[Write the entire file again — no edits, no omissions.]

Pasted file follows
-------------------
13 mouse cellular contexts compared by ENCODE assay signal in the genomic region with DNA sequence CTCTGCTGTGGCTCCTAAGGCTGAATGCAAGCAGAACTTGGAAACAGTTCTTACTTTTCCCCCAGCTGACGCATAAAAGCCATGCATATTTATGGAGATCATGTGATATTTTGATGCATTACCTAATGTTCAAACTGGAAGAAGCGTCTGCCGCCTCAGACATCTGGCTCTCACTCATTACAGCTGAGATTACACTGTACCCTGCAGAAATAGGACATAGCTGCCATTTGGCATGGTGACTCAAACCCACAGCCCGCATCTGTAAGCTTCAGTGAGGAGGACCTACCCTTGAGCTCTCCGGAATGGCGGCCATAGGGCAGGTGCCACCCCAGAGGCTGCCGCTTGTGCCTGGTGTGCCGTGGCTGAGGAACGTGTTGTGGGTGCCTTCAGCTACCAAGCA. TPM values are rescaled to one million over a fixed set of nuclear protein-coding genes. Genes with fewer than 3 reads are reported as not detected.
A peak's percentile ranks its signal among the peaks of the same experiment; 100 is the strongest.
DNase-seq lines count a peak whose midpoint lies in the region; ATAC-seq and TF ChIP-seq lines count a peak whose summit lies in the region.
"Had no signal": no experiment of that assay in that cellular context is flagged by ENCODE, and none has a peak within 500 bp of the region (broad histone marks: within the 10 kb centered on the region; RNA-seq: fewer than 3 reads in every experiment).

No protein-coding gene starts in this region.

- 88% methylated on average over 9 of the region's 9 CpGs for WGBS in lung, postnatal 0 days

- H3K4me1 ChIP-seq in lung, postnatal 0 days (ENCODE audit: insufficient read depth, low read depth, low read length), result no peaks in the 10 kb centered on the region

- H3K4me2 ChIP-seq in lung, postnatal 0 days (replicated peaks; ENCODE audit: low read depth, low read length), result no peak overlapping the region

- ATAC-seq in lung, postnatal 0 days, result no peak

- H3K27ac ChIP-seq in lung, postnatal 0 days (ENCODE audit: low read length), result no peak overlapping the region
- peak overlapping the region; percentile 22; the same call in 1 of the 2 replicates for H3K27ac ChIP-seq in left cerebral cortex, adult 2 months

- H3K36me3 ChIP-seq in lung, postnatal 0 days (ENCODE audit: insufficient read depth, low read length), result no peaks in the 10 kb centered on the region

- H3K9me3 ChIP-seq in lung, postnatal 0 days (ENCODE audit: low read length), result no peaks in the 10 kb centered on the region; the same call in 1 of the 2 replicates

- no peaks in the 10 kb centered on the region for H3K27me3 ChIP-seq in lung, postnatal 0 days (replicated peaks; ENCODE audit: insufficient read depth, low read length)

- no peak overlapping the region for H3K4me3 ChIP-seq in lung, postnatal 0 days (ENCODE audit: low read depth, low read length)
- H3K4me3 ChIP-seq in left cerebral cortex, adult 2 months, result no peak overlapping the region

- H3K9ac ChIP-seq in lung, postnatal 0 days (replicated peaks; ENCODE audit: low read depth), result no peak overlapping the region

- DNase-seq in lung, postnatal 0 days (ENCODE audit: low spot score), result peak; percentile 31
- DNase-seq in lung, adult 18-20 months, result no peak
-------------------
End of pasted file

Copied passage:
13 mouse cellular contexts compared by ENCODE assay signal in the genomic region with DNA sequence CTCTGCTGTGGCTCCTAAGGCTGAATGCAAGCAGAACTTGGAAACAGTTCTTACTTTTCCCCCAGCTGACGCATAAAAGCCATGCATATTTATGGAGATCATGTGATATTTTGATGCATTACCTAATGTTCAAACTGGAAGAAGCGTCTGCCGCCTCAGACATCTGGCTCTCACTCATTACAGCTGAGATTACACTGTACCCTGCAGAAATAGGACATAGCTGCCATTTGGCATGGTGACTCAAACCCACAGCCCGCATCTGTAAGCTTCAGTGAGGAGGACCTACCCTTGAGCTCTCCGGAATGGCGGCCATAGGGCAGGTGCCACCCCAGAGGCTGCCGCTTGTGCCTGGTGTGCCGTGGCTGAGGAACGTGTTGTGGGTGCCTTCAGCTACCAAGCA. TPM values are rescaled to one million over a fixed set of nuclear protein-coding genes. Genes with fewer than 3 reads are reported as not detected.
A peak's percentile ranks its signal among the peaks of the same experiment; 100 is the strongest.
DNase-seq lines count a peak whose midpoint lies in the region; ATAC-seq and TF ChIP-seq lines count a peak whose summit lies in the region.
"Had no signal": no experiment of that assay in that cellular context is flagged by ENCODE, and none has a peak within 500 bp of the region (broad histone marks: within the 10 kb centered on the region; RNA-seq: fewer than 3 reads in every experiment).

No protein-coding gene starts in this region.

- 88% methylated on average over 9 of the region's 9 CpGs for WGBS in lung, postnatal 0 days

- H3K4me1 ChIP-seq in lung, postnatal 0 days (ENCODE audit: insufficient read depth, low read depth, low read length), result no peaks in the 10 kb centered on the region

- H3K4me2 ChIP-seq in lung, postnatal 0 days (replicated peaks; ENCODE audit: low read depth, low read length), result no peak overlapping the region

- ATAC-seq in lung, postnatal 0 days, result no peak

- H3K27ac ChIP-seq in lung, postnatal 0 days (ENCODE audit: low read length), result no peak overlapping the region
- peak overlapping the region; percentile 22; the same call in 1 of the 2 replicates for H3K27ac ChIP-seq in left cerebral cortex, adult 2 months

- H3K36me3 ChIP-seq in lung, postnatal 0 days (ENCODE audit: insufficient read depth, low read length), result no peaks in the 10 kb centered on the region

- H3K9me3 ChIP-seq in lung, postnatal 0 days (ENCODE audit: low read length), result no peaks in the 10 kb centered on the region; the same call in 1 of the 2 replicates

- no peaks in the 10 kb centered on the region for H3K27me3 ChIP-seq in lung, postnatal 0 days (replicated peaks; ENCODE audit: insufficient read depth, low read length)

- no peak overlapping the region for H3K4me3 ChIP-seq in lung, postnatal 0 days (ENCODE audit: low read depth, low read length)
- H3K4me3 ChIP-seq in left cerebral cortex, adult 2 months, result no peak overlapping the region

- H3K9ac ChIP-seq in lung, postnatal 0 days (replicated peaks; ENCODE audit: low read depth), result no peak overlapping the region

- DNase-seq in lung, postnatal 0 days (ENCODE audit: low spot score), result peak; percentile 31
- DNase-seq in lung, adult 18-20 months, result no peak